Thanksgiving is approaching once again and we all know what that means: a month-long celebration of food and festivities. I could call it a national orgy but before anyone accuses me of being Mr. Scrooge, (especially after my Halloween column), let me just say that I too enjoy cooking, baking, guzzling, gorging, shopping, wrapping …
But one question arises in my mind every year around this time and it has to do with turkeys. Who amongst us does not relish a turkey dinner in November and when else do we enjoy cranberries? But the Thanksgiving turkey story that gets my attention is the one that involves a presidential pardon. I am puzzled by this liberation of one solitary bird when a few days later, the rest of us consume some 45 million of his brothers and sisters.
While there are stories of earlier presidents pardoning turkeys at Thanksgiving, our American birds can credit George H.W. Bush for nailing down the Chief-of-State pardon, even though research suggests that the 41st president was merely reacting to animal activists picketing the White House. Even so, this absolution is now enacted every year a few days before Thanksgiving. In one of several monumental decisions in the Poppy Bush era, that reprieved bird and others over the next 15 years were released to a refuge near the Capitol, although were I a turkey, I would sleep with one eye open at this sanctuary named Frying Pan Farm.
Turkeys can thank the second Bush president, George W. (aka 43) who moved them to a warmer clime when he declared that the absolved bird’s new home would now be Disneyland.
Turkeys today are justified in their deep gratitude to the Bushes.
But why the reprieve? Here are some possible reasons: Guilt and remorse for 1. Passing over this awkward, inelegant bird in favor of the sleek and soaring eagle as national symbol; 2. Naming a goofy dance with short jerky steps the Turkey Trot; 3. Calling someone not too bright and referring to a theater flop as “a turkey;” 4. Teaching children to sing “Turkey in the Straw” at the top of their lungs accompanied by harmonica.
Perhaps we should ask the turkey to pardon us.
On the other hand, maybe there is no need to atone because don’t we express admiration for our fowl friend when we “talk turkey,” or bowl three strikes in a row and declare it “a turkey,” or go “cold turkey” when trying to quit a bad habit? And who doesn’t love turkey leftovers? In my family, our holiday weekend doesn’t end until we have chuk, a thick, Chinese rice soup made with the Thanksgiving turkey carcass, so we say a sincere mahalo nui loa to Mr. Turkey for four glorious days of binging!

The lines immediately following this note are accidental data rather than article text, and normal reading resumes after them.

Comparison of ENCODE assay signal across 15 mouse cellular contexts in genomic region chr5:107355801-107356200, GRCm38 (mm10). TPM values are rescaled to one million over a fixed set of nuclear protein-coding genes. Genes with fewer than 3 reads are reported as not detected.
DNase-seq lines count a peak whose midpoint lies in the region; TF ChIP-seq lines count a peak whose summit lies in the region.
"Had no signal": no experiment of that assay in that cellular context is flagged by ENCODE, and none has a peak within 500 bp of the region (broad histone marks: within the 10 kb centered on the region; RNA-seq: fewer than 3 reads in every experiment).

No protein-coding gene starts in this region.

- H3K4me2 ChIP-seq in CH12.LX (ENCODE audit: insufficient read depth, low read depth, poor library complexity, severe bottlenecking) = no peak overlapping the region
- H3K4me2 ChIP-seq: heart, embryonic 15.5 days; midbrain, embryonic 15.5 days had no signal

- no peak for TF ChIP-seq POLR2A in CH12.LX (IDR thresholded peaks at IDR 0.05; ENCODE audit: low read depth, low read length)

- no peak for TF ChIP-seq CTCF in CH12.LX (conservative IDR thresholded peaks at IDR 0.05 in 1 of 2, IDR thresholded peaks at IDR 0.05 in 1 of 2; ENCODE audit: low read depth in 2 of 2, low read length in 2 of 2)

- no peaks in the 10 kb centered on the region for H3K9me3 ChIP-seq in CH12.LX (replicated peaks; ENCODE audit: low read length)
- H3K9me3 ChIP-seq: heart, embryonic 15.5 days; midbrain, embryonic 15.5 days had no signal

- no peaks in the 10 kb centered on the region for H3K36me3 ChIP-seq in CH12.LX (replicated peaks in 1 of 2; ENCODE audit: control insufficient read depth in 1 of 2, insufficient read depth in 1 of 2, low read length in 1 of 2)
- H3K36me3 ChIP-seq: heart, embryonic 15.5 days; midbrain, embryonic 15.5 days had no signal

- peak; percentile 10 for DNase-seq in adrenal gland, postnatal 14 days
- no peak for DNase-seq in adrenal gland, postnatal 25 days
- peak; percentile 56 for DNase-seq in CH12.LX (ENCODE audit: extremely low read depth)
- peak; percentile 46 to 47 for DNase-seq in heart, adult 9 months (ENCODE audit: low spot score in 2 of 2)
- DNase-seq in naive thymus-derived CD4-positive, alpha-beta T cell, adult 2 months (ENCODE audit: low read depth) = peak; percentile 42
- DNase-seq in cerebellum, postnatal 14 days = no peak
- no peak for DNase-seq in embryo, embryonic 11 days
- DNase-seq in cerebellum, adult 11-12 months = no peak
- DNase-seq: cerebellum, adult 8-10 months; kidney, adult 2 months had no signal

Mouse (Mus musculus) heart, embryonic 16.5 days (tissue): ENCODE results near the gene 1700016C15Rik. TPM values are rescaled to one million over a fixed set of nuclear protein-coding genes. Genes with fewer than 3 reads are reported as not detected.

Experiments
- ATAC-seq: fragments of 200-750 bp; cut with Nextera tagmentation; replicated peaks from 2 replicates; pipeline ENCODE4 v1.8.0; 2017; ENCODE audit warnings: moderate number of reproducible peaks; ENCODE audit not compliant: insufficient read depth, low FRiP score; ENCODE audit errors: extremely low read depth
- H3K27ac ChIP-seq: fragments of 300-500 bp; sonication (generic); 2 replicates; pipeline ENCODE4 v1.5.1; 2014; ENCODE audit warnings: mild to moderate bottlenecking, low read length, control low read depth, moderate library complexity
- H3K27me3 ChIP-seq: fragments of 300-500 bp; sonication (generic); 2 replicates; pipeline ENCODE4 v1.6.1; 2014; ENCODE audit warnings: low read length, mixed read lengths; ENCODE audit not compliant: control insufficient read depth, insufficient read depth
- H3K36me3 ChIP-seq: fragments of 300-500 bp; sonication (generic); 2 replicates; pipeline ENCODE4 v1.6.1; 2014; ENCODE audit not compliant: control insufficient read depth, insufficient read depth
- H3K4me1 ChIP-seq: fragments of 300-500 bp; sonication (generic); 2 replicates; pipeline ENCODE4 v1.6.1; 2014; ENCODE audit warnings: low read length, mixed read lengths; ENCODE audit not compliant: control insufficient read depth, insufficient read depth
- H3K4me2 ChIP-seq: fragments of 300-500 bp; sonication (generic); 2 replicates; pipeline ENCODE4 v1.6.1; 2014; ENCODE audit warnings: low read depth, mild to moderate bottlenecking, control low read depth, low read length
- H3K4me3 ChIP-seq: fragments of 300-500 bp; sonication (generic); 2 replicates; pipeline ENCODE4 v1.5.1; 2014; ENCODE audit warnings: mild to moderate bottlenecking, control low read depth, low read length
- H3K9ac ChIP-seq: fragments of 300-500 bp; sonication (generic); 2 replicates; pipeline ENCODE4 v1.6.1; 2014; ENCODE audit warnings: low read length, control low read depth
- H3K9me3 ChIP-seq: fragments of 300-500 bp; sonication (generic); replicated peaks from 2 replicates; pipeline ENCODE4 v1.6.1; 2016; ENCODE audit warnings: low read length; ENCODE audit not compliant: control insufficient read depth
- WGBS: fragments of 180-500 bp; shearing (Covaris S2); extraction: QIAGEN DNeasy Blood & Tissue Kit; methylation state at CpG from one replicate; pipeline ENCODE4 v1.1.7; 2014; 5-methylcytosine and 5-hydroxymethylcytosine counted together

Last year, our current president pardoned two turkeys named Peas and Carrots, but you will have to google and read about it for yourself because I have neither skills nor space to summarize 45’s actions. Just know that two fat turkeys were rescued, thanks to President Trump’s decision to issue not just one, but two pardons.
In Hawaii, we have no trouble embracing Thanksgiving, this all-American holiday of turkey stuffing, basting, roasting and overeating. After all, a wide table overflowing with food is among our favorite local traditions, not just for one day out of the year, but every day. In fact, a big clue that the 44th president was born and raised in the Islands is because before Obama issued his first pardon, he was, and I quote, “planning to eat this sucker.” I cheered his being true to local form and my one regret is that Barack didn’t dig an imu in the White House lawn to kalua his turkey. But his Chicago-born daughters intervened and we know the rest of the story: One lucky bird soaking up sun in California; millions of others soaking up sauce in the rest of the country.
In this contentious day and age, perhaps the one thing we can all agree on this Thanksgiving is that American presidents sometimes commit inexplicable and bizarre acts. Turkey pardoning is just one of them.
Rochelle delaCruz was born in Hilo, graduated from Hilo High School, then left to go to college. After teaching for 30 years in Seattle, Wash., she retired and returned home to Hawaii. Rochelle welcomes your comments at email@example.com. Her column appears the second and fourth Monday of each month.